After creating the ET-Jekyll theme almost two years ago, I finally got around to revamping the structure and improving a lot of minor performance issues. Items that have been surely needing of updates for the last couple of years.


I've always been a sucker for Edward Tufte's incredibly simple, yet powerful design work used in his books and handout projects. So, in 2018 I released a Tufte CSS inspired Jekyll theme for the open source community. I called it ET-Jekyll (so original, I know). Tufte CSS was a great starting point for my Jekyll theme, but there were areas I thought could use some minor improvements.

Feel free to read all the details on the design here: ET-Jekyll theme details

Minor Fixes One Year Later

When I finally circled back to this project recently, I noticed some minor issues that could be improved right away with little to no effort. Let's see the changes made at a glance:

  • Sidenote, marginnote and figure element restyling (flexbox)
  • Table styling fixes (right alignment issues)
  • Switch MathJax over to SVG embeds (performance fixes)
  • Simplify HTML skeleton of main pages, remove overkill classes
  • Remove lazysizes.js to save on load times
  • Fallback on font-display for font loading
  • Inline all CSS for faster initial paint
  • Minor link :hover coloring (accessibility)
  • Add missing image link on example page
  • Update details post structure

You can view all the updates in more detail here.

So what did this accomplish? Let's break it down below.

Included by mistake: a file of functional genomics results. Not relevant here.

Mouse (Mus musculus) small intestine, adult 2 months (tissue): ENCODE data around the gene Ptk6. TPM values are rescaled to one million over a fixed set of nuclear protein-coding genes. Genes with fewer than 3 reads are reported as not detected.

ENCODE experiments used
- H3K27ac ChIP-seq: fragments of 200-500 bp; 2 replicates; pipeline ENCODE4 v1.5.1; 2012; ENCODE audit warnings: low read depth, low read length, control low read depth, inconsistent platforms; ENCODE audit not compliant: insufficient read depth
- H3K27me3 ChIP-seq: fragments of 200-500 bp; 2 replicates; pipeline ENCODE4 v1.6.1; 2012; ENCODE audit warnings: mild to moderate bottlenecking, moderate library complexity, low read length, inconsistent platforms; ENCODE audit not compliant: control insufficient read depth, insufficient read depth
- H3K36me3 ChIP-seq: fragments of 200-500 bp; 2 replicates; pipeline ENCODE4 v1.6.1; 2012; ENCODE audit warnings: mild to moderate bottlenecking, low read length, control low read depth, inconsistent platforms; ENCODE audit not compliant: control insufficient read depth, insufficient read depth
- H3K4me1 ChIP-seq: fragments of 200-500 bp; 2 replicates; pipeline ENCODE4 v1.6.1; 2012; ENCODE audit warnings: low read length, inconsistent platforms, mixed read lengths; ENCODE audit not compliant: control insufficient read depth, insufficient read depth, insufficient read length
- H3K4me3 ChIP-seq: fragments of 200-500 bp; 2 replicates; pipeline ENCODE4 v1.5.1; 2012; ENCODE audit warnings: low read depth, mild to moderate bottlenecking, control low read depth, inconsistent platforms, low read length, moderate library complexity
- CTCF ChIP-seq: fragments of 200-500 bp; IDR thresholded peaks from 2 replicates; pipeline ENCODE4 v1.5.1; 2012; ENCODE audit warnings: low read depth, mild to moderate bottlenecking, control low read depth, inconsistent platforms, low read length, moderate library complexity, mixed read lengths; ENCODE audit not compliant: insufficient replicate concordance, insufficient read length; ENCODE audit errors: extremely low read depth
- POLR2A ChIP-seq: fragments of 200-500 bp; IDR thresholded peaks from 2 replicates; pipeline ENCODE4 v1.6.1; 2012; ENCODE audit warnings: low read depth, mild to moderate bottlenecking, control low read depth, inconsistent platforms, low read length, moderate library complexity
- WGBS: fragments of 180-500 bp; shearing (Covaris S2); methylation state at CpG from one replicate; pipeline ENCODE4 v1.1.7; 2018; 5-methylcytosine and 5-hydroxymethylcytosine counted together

First Contentful Paint & Input Delay

The new improvements have netted the theme a savings of 300ms on first paint and reduced the input delay by 150ms. Small wins - but wins nonetheless since every millisecond counts.

First paint comparison
First contentful paint savings: 300ms (direct link to image)

Input delay comparison
Reduction in input delay: 370ms down to 220ms (direct link to image)

Fixing Render Blocking Items

The original theme reported a few items that were slowing down the initial render for the end-users:

URL Size (KB) Savings (ms)
/css/style.css 2.0 150
/lazysizes@4.0.1/lazysizes.js 5.0 960
MathJax.js?config=TeX-MML-AM_CHTML 18.0 1,260

These items were resolved by:

  • Rendering all styling inline (therefore removing the extra HTTP request)
  • Removing the lazysizes library altogether (browsers plan to support lazy loading natively in the future)
    • The future plan is to integrate something like Cloudinary for out-of-the-box image processing
  • Switch over MathJax to render equations as embedded SVGs (saves on bandwidth rendering an entire extra typeface)

Lighthouse Numbers

Though it might not look like much, the updated theme receives a 4-point boost to its performance rating during a Lighthouse audit. Having a perfect score would be even better, but I can settle for 2-points under (for now).

Old Version

Performance Accessibility Best Practices SEO
94 100 100 100

New Version

Performance Accessibility Best Practices SEO
98 100 100 100

Final Thoughts

This project could still use some more fine-tuning, but for now I'm fairly happy with the outcome. Even the smallest boost in performance and rendering time makes me feel like I accomplished something worthwhile.

Please don't hesitate to suggest features or point out any issues you happen to stumble across if you plan to use ET-Jekyll. Thanks for reading!